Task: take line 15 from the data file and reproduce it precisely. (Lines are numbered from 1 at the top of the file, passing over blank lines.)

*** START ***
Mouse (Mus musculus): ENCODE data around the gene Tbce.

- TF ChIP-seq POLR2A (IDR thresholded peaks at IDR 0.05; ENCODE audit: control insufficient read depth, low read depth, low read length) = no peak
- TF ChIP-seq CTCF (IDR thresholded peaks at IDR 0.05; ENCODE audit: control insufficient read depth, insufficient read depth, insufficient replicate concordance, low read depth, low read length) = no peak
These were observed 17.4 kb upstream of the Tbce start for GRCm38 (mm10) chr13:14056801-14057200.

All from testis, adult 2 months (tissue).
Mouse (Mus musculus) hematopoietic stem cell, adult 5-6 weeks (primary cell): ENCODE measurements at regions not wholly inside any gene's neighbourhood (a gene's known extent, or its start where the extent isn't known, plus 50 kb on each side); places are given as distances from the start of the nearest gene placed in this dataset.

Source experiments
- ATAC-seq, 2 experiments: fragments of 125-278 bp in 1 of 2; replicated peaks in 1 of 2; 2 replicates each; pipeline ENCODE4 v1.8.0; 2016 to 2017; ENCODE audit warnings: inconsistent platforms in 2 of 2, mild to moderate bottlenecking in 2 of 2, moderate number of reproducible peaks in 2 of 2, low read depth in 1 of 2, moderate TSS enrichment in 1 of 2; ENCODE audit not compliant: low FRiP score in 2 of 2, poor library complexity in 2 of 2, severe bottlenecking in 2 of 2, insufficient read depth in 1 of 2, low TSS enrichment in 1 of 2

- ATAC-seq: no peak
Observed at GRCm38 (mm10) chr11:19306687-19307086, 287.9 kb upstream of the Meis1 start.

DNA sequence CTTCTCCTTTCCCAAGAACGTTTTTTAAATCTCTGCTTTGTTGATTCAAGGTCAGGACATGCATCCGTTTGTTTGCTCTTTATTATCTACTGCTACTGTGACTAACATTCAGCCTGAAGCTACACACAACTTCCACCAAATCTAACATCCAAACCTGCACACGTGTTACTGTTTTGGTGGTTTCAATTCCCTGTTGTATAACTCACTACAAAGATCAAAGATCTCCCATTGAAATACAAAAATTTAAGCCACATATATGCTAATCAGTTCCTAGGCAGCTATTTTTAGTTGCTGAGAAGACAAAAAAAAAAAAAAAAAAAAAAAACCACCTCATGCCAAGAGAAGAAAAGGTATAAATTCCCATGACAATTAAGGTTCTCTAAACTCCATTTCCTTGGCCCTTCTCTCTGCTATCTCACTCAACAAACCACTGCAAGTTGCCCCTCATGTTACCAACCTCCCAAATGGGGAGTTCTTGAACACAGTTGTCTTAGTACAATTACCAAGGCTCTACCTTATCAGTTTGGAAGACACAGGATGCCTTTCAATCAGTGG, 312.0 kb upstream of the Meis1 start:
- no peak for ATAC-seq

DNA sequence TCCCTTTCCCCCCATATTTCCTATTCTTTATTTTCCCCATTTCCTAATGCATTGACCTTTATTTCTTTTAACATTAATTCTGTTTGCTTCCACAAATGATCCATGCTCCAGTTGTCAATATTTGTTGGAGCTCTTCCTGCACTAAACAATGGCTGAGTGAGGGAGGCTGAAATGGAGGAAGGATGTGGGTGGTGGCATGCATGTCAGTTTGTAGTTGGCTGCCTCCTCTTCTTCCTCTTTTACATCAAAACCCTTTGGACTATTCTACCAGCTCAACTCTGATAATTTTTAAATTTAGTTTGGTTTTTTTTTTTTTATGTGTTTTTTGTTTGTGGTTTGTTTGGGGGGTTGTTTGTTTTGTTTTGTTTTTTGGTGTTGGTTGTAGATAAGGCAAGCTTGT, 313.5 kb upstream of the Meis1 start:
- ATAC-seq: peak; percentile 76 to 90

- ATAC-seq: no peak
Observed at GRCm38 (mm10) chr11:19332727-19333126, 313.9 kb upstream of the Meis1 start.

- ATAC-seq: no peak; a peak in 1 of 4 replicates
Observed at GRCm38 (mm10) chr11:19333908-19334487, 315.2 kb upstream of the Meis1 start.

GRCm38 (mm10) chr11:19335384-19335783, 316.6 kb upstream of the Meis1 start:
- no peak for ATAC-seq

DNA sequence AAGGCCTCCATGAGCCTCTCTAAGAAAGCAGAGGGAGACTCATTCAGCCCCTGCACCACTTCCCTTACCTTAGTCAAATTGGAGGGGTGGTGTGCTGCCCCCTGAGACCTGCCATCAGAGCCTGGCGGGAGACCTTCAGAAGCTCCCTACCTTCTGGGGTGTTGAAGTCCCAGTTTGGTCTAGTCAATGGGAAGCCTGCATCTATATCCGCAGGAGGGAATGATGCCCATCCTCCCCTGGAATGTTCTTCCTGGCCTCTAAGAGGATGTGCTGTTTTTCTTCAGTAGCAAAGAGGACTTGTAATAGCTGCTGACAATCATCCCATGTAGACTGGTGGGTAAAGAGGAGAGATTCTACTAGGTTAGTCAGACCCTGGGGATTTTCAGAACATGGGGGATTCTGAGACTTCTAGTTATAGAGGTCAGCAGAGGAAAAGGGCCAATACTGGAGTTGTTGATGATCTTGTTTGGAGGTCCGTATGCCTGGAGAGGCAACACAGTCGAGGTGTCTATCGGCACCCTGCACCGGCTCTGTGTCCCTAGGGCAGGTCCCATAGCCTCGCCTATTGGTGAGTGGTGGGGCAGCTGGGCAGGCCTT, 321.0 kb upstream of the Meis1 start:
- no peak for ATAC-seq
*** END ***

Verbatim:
- ATAC-seq: no peak